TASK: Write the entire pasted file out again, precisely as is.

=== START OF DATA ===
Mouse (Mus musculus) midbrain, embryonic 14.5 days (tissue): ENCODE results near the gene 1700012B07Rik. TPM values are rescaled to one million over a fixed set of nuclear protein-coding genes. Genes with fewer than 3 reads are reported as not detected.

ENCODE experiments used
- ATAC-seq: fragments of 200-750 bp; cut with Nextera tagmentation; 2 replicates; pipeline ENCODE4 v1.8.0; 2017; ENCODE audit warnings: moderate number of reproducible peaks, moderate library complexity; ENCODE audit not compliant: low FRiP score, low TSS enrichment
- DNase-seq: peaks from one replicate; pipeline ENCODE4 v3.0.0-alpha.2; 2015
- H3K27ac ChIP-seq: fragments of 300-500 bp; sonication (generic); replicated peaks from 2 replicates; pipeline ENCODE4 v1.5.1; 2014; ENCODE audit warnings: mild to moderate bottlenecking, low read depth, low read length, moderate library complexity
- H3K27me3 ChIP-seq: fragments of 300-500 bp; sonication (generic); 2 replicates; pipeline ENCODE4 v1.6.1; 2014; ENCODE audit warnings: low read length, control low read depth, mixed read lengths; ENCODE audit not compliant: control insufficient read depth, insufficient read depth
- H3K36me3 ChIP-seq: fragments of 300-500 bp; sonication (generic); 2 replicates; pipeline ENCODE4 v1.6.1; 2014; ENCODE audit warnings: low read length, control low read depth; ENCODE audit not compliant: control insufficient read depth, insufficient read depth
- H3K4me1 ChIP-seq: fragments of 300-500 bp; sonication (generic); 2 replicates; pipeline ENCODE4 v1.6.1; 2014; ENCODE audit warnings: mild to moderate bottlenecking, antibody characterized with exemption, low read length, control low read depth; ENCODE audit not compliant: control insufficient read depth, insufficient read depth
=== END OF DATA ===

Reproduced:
Mouse (Mus musculus) midbrain, embryonic 14.5 days (tissue): ENCODE results near the gene 1700012B07Rik. TPM values are rescaled to one million over a fixed set of nuclear protein-coding genes. Genes with fewer than 3 reads are reported as not detected.

ENCODE experiments used
- ATAC-seq: fragments of 200-750 bp; cut with Nextera tagmentation; 2 replicates; pipeline ENCODE4 v1.8.0; 2017; ENCODE audit warnings: moderate number of reproducible peaks, moderate library complexity; ENCODE audit not compliant: low FRiP score, low TSS enrichment
- DNase-seq: peaks from one replicate; pipeline ENCODE4 v3.0.0-alpha.2; 2015
- H3K27ac ChIP-seq: fragments of 300-500 bp; sonication (generic); replicated peaks from 2 replicates; pipeline ENCODE4 v1.5.1; 2014; ENCODE audit warnings: mild to moderate bottlenecking, low read depth, low read length, moderate library complexity
- H3K27me3 ChIP-seq: fragments of 300-500 bp; sonication (generic); 2 replicates; pipeline ENCODE4 v1.6.1; 2014; ENCODE audit warnings: low read length, control low read depth, mixed read lengths; ENCODE audit not compliant: control insufficient read depth, insufficient read depth
- H3K36me3 ChIP-seq: fragments of 300-500 bp; sonication (generic); 2 replicates; pipeline ENCODE4 v1.6.1; 2014; ENCODE audit warnings: low read length, control low read depth; ENCODE audit not compliant: control insufficient read depth, insufficient read depth
- H3K4me1 ChIP-seq: fragments of 300-500 bp; sonication (generic); 2 replicates; pipeline ENCODE4 v1.6.1; 2014; ENCODE audit warnings: mild to moderate bottlenecking, antibody characterized with exemption, low read length, control low read depth; ENCODE audit not compliant: control insufficient read depth, insufficient read depth